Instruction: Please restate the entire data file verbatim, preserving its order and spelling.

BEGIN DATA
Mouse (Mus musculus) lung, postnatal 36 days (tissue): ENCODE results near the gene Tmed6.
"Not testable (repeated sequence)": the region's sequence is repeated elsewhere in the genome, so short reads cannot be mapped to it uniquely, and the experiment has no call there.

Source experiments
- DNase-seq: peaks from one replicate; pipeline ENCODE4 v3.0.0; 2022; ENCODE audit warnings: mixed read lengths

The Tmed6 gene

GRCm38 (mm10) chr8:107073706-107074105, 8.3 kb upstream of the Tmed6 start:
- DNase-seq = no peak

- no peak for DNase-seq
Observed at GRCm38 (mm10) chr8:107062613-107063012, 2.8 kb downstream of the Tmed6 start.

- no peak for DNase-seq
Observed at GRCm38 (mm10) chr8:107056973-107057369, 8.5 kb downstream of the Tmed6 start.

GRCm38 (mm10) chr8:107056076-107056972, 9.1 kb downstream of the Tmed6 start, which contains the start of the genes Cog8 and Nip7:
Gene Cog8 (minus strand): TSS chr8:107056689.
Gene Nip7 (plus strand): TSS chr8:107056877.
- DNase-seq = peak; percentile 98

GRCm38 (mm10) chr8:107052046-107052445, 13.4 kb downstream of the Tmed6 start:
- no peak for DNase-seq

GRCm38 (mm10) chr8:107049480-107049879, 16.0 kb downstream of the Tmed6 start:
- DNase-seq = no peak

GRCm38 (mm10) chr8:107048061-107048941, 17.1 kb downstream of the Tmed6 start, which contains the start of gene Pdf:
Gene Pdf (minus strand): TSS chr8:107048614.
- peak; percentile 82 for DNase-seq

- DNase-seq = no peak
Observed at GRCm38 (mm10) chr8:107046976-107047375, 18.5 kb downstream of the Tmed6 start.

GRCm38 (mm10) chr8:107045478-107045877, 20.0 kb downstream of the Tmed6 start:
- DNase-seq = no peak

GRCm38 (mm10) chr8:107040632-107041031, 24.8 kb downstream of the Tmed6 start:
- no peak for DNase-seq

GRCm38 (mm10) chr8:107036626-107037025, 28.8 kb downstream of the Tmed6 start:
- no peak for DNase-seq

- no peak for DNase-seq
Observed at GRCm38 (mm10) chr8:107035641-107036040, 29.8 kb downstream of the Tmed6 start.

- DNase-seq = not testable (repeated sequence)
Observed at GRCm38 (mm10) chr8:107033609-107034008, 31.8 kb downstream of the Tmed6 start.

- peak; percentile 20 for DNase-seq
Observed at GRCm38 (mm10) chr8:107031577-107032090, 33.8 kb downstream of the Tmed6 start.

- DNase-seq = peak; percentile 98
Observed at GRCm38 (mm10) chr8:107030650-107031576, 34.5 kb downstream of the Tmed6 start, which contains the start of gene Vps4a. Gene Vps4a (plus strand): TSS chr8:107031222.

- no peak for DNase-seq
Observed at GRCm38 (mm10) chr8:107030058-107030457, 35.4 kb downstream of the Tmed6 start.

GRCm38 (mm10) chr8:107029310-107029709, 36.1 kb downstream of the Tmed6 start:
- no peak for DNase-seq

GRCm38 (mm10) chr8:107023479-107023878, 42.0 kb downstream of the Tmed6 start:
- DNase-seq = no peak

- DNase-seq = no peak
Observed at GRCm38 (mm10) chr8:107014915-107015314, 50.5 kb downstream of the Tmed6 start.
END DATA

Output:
Mouse (Mus musculus) lung, postnatal 36 days (tissue): ENCODE results near the gene Tmed6.
"Not testable (repeated sequence)": the region's sequence is repeated elsewhere in the genome, so short reads cannot be mapped to it uniquely, and the experiment has no call there.

Source experiments
- DNase-seq: peaks from one replicate; pipeline ENCODE4 v3.0.0; 2022; ENCODE audit warnings: mixed read lengths

The Tmed6 gene

GRCm38 (mm10) chr8:107073706-107074105, 8.3 kb upstream of the Tmed6 start:
- DNase-seq = no peak

- no peak for DNase-seq
Observed at GRCm38 (mm10) chr8:107062613-107063012, 2.8 kb downstream of the Tmed6 start.

- no peak for DNase-seq
Observed at GRCm38 (mm10) chr8:107056973-107057369, 8.5 kb downstream of the Tmed6 start.

GRCm38 (mm10) chr8:107056076-107056972, 9.1 kb downstream of the Tmed6 start, which contains the start of the genes Cog8 and Nip7:
Gene Cog8 (minus strand): TSS chr8:107056689.
Gene Nip7 (plus strand): TSS chr8:107056877.
- DNase-seq = peak; percentile 98

GRCm38 (mm10) chr8:107052046-107052445, 13.4 kb downstream of the Tmed6 start:
- no peak for DNase-seq

GRCm38 (mm10) chr8:107049480-107049879, 16.0 kb downstream of the Tmed6 start:
- DNase-seq = no peak

GRCm38 (mm10) chr8:107048061-107048941, 17.1 kb downstream of the Tmed6 start, which contains the start of gene Pdf:
Gene Pdf (minus strand): TSS chr8:107048614.
- peak; percentile 82 for DNase-seq

- DNase-seq = no peak
Observed at GRCm38 (mm10) chr8:107046976-107047375, 18.5 kb downstream of the Tmed6 start.

GRCm38 (mm10) chr8:107045478-107045877, 20.0 kb downstream of the Tmed6 start:
- DNase-seq = no peak

GRCm38 (mm10) chr8:107040632-107041031, 24.8 kb downstream of the Tmed6 start:
- no peak for DNase-seq

GRCm38 (mm10) chr8:107036626-107037025, 28.8 kb downstream of the Tmed6 start:
- no peak for DNase-seq

- no peak for DNase-seq
Observed at GRCm38 (mm10) chr8:107035641-107036040, 29.8 kb downstream of the Tmed6 start.

- DNase-seq = not testable (repeated sequence)
Observed at GRCm38 (mm10) chr8:107033609-107034008, 31.8 kb downstream of the Tmed6 start.

- peak; percentile 20 for DNase-seq
Observed at GRCm38 (mm10) chr8:107031577-107032090, 33.8 kb downstream of the Tmed6 start.

- DNase-seq = peak; percentile 98
Observed at GRCm38 (mm10) chr8:107030650-107031576, 34.5 kb downstream of the Tmed6 start, which contains the start of gene Vps4a. Gene Vps4a (plus strand): TSS chr8:107031222.

- no peak for DNase-seq
Observed at GRCm38 (mm10) chr8:107030058-107030457, 35.4 kb downstream of the Tmed6 start.

GRCm38 (mm10) chr8:107029310-107029709, 36.1 kb downstream of the Tmed6 start:
- no peak for DNase-seq

GRCm38 (mm10) chr8:107023479-107023878, 42.0 kb downstream of the Tmed6 start:
- DNase-seq = no peak

- DNase-seq = no peak
Observed at GRCm38 (mm10) chr8:107014915-107015314, 50.5 kb downstream of the Tmed6 start.